A HOME FOR EVERYONE?
How do we reverse the steep decline in home ownership?
The number one recommendation of our manifesto for the British Conservative party is to build a lot more homes. On last night's Newsnight programme on BBC2 Evan Davis set out how you could build 500,000 new homes:
Mr Davis was speaking after Green leader Natalie Bennett had failed to explain how she would implement her party's manifesto commitment on housebuilding. This blogpost from Mark Wadsworth is also worth reading. Once reduced housing benefit costs are taken into account, Mark is convinced a housebuilding policy would be profitable for the State.
New figures released today - and analysed on the Shelter blog - confirm how home ownership within the UK is in steep decline and is now at its lowest level in nearly three decades.
The graph below captures the trends:
Young people are particularly badly affected:
Conservatives need to do something urgently to reverse the decline in home ownership. Margaret Thatcher was correct to introduce the right-to-buy. It gave people a stake in society and independence from the State.
Where the Tories failed in the 1980s (and since) was to not carry on building new social housing on the scale that previous Tory prime ministers had delivered.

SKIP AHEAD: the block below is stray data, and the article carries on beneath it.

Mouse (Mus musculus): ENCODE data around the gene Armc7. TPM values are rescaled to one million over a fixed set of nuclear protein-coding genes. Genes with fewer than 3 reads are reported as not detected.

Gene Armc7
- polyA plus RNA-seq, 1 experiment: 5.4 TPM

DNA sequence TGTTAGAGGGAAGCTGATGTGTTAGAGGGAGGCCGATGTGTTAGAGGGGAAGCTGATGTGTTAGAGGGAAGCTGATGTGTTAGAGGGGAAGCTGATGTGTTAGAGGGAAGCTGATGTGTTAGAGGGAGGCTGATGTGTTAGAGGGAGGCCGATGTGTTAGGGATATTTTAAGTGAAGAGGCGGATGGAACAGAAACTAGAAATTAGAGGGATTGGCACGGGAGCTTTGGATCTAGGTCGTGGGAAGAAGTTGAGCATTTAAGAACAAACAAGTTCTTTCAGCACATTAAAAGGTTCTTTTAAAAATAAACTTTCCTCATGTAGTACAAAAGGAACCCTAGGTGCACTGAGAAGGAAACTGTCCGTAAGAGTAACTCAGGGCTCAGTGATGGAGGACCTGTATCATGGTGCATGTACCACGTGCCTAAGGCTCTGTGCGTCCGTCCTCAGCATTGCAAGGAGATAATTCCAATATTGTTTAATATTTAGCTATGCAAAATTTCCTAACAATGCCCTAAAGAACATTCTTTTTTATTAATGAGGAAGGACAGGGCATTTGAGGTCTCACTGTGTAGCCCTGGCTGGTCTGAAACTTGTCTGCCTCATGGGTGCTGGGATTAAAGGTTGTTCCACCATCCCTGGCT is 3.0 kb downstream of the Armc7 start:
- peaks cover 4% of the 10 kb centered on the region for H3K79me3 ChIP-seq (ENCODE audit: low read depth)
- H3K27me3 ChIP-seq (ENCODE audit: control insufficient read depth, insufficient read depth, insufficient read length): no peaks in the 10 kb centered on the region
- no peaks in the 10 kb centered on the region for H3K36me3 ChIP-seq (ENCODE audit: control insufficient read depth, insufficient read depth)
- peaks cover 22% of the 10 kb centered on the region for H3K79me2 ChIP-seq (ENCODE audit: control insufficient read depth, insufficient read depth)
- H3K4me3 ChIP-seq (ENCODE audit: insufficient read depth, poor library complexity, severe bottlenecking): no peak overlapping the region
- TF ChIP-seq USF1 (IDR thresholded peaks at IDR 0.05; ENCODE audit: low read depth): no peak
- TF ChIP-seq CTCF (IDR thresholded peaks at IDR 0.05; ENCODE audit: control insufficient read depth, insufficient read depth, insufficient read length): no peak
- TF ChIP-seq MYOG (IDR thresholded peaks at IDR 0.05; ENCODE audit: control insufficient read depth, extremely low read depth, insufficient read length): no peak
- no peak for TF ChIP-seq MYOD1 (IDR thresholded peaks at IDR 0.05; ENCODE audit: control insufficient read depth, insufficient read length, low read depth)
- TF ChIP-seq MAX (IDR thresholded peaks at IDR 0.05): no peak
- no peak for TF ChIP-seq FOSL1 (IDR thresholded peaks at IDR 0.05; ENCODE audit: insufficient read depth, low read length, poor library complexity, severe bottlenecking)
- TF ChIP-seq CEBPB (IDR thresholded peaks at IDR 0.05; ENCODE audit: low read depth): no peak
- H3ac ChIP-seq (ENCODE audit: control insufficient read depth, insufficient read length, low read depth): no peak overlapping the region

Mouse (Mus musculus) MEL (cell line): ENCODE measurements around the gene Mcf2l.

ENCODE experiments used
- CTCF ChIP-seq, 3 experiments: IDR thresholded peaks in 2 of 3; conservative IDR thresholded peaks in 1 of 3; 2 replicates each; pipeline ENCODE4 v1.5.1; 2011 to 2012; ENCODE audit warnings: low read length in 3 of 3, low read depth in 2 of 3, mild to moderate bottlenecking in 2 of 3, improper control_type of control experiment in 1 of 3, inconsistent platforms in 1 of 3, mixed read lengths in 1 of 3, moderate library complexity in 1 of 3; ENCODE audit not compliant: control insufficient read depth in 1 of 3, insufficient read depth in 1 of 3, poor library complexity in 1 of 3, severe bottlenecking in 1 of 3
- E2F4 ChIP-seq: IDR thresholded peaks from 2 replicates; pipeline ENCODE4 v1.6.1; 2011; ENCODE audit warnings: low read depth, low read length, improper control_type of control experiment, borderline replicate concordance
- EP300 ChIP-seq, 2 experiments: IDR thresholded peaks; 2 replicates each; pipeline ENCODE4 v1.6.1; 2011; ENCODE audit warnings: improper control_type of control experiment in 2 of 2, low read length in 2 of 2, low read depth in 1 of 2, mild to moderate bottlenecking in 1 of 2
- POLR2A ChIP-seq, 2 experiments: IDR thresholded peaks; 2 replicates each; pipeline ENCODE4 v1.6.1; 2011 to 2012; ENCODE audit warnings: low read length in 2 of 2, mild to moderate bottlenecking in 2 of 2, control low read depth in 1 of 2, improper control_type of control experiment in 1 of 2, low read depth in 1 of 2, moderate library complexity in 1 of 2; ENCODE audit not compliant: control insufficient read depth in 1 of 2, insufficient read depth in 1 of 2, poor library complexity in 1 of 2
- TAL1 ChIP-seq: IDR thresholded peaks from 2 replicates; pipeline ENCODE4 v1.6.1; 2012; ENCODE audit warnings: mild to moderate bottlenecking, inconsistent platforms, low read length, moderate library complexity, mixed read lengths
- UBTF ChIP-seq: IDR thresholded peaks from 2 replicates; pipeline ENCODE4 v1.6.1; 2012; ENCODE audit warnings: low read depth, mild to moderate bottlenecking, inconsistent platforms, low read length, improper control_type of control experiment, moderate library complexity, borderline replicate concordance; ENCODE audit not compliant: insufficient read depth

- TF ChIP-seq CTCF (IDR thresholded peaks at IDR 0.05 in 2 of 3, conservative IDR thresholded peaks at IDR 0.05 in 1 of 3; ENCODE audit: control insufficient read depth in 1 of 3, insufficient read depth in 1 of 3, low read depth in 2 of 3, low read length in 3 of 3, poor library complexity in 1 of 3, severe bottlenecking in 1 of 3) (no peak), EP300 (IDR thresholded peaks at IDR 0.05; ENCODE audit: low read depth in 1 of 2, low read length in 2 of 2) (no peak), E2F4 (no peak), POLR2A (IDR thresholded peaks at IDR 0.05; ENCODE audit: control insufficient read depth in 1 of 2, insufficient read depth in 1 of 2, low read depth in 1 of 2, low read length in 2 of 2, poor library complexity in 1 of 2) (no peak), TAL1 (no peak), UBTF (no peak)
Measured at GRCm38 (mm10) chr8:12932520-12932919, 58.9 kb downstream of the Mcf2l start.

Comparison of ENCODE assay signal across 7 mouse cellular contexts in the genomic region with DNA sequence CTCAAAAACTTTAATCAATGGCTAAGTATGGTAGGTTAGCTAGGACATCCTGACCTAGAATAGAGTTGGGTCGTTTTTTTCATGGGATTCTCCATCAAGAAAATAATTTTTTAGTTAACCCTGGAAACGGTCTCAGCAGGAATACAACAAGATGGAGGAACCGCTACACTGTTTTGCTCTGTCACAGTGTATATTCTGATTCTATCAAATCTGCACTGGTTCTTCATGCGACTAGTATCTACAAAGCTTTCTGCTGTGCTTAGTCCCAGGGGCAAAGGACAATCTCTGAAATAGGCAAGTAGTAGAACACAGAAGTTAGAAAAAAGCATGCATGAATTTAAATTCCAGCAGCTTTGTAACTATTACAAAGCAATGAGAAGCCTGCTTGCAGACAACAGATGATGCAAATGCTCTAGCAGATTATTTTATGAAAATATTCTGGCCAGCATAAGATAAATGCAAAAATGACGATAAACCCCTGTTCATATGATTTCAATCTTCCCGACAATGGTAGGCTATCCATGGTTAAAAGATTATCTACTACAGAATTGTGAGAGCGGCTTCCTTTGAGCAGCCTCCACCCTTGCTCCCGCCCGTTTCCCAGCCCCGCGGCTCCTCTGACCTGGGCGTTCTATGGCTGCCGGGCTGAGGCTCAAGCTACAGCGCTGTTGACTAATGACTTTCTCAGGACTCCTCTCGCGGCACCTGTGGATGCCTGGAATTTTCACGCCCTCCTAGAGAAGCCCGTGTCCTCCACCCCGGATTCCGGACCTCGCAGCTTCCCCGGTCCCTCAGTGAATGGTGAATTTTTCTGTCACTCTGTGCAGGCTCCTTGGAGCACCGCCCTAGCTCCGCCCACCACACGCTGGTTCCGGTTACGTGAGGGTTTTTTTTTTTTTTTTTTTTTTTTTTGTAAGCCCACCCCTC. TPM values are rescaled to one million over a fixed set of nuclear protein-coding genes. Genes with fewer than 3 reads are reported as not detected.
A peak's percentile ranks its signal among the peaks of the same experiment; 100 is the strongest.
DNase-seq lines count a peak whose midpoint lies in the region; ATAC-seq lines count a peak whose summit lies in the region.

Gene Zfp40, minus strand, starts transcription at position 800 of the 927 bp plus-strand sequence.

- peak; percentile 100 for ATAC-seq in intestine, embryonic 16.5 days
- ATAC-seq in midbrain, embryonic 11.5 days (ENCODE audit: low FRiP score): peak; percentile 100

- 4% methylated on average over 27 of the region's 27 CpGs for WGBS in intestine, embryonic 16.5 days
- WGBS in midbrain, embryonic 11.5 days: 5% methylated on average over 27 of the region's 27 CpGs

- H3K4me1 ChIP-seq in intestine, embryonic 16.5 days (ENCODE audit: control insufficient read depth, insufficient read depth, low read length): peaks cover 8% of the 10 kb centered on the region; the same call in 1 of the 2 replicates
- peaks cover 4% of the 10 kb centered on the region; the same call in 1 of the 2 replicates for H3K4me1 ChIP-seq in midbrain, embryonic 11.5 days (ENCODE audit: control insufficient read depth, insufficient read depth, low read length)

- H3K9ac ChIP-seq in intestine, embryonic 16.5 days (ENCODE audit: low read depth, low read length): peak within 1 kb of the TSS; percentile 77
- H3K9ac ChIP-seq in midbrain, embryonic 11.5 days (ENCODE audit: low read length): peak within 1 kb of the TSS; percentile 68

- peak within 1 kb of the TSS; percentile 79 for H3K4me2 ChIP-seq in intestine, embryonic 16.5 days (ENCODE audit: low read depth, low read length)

This chart of the post-war housebuilding clearly demonstrates that the private sector has kept building. It's the decline in State housebuilding that has restricted supply and helped fuel house price inflation:
On CapX earlier today I explained why it was essential for The Good Right to address this:
"Government might not need to build houses directly – the model might be Ebbsfleet where taxpayers are underwriting the infrastructure for a new town. What is most important for Right-wing fundamentalists to consider, however, is that the choice isn't intervention or non-intervention. The real world choice is between wise intervention (build houses now and make a profit from the Right-to-Buy in the years to come) versus everlasting intervention (pay private landlords ever greater sums and fail to address the collapse in housebuilding that is causing the problem in the first place)."